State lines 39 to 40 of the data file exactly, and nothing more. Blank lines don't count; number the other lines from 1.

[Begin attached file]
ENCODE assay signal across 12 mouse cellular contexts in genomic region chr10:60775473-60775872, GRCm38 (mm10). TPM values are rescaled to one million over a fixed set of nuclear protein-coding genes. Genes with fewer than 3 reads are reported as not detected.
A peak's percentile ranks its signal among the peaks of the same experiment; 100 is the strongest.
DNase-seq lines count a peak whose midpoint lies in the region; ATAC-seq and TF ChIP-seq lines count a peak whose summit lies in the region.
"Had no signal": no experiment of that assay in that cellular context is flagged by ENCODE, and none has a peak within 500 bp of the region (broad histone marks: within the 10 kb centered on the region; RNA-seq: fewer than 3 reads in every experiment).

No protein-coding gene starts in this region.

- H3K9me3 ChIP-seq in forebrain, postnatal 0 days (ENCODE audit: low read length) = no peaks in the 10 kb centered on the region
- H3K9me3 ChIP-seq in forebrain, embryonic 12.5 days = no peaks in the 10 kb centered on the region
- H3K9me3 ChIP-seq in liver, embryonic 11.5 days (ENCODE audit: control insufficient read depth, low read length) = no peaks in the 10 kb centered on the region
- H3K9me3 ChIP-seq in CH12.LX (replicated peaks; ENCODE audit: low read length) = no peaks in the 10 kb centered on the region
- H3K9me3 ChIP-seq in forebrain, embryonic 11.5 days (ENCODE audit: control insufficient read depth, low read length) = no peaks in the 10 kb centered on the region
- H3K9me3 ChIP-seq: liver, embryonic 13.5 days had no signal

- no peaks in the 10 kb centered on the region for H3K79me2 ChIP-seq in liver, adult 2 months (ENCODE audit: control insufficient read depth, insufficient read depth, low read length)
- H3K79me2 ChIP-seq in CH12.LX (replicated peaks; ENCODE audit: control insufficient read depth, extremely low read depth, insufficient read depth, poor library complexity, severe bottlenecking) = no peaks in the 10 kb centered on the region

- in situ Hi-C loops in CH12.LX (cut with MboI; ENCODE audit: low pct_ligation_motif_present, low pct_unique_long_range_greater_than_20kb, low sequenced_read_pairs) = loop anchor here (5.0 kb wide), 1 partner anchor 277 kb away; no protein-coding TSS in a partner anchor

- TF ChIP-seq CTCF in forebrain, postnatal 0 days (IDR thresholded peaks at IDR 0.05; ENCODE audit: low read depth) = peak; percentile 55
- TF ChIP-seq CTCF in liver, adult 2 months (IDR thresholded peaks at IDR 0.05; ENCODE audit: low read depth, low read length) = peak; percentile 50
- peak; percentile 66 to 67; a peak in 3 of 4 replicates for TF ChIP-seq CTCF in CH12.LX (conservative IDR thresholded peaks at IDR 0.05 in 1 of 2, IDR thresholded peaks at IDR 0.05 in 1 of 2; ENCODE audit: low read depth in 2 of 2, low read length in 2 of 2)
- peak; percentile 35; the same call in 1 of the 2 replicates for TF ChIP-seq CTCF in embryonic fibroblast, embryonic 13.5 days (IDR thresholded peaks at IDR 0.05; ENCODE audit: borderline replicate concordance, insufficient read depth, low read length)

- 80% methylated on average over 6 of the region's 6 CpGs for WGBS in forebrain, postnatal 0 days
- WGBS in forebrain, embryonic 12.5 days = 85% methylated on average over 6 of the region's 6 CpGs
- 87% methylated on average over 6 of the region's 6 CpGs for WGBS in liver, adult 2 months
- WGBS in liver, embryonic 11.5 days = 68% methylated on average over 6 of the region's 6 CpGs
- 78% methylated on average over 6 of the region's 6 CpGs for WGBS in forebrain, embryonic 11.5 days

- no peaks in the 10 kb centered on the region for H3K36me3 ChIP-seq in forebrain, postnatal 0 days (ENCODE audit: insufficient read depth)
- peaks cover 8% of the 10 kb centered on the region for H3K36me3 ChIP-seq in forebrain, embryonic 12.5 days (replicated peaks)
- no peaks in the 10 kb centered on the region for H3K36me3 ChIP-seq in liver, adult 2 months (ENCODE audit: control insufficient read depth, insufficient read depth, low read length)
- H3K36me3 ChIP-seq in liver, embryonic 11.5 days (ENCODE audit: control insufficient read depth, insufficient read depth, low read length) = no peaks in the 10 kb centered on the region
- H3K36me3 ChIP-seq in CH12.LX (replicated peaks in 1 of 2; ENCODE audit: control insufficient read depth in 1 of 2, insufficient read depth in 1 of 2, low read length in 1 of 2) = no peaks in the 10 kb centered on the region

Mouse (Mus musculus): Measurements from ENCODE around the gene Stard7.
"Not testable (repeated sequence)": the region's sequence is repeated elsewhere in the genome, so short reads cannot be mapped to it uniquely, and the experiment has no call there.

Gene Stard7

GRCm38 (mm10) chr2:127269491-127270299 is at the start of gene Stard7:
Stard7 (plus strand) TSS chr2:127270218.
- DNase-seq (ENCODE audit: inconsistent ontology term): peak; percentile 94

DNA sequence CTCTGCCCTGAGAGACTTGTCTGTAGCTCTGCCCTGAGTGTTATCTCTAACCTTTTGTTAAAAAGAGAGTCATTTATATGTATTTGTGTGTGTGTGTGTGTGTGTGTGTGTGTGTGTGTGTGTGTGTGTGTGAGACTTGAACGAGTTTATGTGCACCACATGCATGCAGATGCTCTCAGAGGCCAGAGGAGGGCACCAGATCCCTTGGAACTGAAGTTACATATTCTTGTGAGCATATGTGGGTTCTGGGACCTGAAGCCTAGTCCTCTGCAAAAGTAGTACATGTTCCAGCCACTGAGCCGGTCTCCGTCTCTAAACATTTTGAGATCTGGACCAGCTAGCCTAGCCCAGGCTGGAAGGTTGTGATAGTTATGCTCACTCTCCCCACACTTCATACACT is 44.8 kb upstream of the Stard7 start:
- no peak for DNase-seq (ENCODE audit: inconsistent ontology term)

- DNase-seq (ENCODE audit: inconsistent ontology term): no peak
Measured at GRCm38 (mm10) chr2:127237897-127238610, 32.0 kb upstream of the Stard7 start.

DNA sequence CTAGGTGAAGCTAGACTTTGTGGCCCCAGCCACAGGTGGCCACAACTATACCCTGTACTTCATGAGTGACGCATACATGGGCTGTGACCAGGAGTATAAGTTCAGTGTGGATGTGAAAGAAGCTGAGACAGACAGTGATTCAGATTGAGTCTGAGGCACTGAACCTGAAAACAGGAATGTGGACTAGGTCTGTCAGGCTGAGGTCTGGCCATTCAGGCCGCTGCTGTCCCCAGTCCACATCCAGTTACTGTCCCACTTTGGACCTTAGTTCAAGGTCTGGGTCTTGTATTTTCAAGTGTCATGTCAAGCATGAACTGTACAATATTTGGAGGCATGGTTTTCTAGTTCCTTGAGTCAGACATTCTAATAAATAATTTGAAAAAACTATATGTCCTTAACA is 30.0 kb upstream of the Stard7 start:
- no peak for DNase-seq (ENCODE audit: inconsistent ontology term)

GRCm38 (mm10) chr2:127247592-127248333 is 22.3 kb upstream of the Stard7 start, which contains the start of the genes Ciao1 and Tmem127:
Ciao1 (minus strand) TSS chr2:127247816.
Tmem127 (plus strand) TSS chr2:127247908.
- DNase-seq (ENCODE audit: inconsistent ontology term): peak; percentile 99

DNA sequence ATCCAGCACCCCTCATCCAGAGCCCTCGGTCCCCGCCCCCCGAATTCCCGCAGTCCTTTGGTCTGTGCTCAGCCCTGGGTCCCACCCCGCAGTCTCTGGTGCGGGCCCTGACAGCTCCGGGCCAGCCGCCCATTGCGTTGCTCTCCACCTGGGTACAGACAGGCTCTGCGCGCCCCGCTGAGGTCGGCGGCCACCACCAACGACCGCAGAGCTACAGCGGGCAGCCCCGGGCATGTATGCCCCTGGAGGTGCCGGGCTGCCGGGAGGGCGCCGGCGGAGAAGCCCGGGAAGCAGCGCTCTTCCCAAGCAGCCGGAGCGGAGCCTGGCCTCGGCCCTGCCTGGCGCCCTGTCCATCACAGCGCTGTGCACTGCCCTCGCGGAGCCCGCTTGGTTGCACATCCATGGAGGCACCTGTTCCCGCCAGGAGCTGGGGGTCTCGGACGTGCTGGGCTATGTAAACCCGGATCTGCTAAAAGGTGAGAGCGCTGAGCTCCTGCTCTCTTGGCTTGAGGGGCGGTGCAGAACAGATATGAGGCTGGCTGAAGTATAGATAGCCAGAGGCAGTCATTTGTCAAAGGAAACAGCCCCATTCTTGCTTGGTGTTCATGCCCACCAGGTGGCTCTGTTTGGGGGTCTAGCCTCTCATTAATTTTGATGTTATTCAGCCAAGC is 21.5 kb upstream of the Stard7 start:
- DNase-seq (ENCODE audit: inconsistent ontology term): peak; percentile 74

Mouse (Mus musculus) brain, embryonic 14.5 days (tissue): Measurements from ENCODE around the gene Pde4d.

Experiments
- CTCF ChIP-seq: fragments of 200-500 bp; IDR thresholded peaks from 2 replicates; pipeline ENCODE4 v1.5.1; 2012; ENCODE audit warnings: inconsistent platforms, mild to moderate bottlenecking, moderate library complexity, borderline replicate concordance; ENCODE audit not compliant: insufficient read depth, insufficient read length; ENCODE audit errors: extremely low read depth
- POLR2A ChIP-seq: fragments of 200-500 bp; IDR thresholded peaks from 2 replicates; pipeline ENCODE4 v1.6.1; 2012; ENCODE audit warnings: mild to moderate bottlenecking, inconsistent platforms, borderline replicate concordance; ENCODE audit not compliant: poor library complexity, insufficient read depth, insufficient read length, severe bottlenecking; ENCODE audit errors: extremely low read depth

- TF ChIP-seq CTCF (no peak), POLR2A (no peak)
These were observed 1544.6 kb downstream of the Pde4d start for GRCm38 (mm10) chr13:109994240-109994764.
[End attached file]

DNA sequence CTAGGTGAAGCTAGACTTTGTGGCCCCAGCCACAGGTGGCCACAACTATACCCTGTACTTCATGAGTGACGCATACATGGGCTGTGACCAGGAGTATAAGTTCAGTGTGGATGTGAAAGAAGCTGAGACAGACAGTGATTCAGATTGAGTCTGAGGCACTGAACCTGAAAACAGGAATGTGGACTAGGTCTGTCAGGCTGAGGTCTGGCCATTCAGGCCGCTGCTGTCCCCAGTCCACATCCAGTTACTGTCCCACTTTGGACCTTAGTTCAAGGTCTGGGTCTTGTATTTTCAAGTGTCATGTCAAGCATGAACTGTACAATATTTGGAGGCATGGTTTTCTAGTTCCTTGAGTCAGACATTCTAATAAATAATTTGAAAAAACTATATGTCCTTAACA is 30.0 kb upstream of the Stard7 start:
- no peak for DNase-seq (ENCODE audit: inconsistent ontology term)